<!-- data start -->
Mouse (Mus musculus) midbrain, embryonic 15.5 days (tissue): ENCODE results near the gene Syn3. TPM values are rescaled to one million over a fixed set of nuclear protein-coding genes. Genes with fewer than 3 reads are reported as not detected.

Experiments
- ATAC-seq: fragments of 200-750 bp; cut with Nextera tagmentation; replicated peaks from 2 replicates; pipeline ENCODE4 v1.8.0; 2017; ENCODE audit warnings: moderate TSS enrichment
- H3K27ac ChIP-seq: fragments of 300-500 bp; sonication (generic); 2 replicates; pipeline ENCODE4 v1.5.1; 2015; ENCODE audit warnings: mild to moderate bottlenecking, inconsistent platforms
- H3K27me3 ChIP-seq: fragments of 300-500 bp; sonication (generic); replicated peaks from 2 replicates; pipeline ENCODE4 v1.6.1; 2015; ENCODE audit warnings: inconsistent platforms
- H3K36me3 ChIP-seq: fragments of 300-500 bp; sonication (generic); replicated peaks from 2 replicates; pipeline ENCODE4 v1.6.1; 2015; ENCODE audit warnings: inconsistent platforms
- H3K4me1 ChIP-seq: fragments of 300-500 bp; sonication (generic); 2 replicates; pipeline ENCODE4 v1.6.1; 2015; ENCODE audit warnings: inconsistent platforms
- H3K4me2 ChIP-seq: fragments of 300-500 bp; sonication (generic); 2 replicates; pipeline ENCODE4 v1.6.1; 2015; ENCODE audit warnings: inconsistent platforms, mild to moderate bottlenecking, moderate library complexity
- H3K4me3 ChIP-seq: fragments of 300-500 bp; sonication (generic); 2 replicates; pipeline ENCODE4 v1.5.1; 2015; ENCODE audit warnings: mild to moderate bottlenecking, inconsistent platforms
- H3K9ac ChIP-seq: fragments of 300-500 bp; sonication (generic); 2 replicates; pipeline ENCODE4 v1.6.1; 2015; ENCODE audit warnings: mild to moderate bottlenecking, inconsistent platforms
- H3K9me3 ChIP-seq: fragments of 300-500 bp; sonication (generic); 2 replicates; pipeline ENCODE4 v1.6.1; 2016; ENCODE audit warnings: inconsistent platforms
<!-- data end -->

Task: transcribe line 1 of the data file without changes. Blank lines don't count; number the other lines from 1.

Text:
Mouse (Mus musculus) midbrain, embryonic 15.5 days (tissue): ENCODE results near the gene Syn3. TPM values are rescaled to one million over a fixed set of nuclear protein-coding genes. Genes with fewer than 3 reads are reported as not detected.